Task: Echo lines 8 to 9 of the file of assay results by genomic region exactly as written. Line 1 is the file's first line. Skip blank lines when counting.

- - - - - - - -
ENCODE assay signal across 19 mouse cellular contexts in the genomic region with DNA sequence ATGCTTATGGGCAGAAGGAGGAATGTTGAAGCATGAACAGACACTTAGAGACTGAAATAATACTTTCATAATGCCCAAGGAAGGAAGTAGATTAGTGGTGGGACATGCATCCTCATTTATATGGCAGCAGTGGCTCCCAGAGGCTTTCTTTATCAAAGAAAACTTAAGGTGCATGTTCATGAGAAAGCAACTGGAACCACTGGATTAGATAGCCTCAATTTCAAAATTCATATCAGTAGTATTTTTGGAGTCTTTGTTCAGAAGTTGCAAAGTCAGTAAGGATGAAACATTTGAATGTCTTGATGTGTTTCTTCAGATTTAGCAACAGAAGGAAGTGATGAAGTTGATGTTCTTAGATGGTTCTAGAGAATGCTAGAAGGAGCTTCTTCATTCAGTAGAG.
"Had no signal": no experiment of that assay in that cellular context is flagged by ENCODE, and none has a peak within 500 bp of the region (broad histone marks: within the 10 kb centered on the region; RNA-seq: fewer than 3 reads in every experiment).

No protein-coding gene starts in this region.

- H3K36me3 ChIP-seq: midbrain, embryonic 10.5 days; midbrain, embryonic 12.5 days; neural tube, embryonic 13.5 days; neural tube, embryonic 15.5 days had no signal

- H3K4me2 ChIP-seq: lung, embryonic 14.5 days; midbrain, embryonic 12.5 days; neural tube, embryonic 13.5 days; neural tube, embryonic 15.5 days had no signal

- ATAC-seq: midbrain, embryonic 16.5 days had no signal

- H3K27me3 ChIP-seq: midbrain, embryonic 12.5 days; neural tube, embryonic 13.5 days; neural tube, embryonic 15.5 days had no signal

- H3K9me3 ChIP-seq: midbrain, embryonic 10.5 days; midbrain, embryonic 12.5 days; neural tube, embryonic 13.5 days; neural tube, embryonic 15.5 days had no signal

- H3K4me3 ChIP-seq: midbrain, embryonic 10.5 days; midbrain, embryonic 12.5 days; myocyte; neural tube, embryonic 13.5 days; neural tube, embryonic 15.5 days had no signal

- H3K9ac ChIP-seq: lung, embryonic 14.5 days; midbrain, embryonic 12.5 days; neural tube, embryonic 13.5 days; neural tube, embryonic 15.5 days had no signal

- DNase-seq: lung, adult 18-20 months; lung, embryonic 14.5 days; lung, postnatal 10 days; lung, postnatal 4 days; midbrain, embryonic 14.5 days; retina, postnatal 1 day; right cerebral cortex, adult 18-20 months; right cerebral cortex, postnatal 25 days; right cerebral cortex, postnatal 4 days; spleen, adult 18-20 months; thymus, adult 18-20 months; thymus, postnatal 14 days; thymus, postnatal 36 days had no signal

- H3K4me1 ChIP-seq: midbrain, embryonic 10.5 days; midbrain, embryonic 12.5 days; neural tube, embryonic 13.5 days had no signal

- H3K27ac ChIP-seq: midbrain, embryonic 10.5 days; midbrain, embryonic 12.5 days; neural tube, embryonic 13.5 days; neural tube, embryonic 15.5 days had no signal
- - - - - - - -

- H3K9me3 ChIP-seq: midbrain, embryonic 10.5 days; midbrain, embryonic 12.5 days; neural tube, embryonic 13.5 days; neural tube, embryonic 15.5 days had no signal

- H3K4me3 ChIP-seq: midbrain, embryonic 10.5 days; midbrain, embryonic 12.5 days; myocyte; neural tube, embryonic 13.5 days; neural tube, embryonic 15.5 days had no signal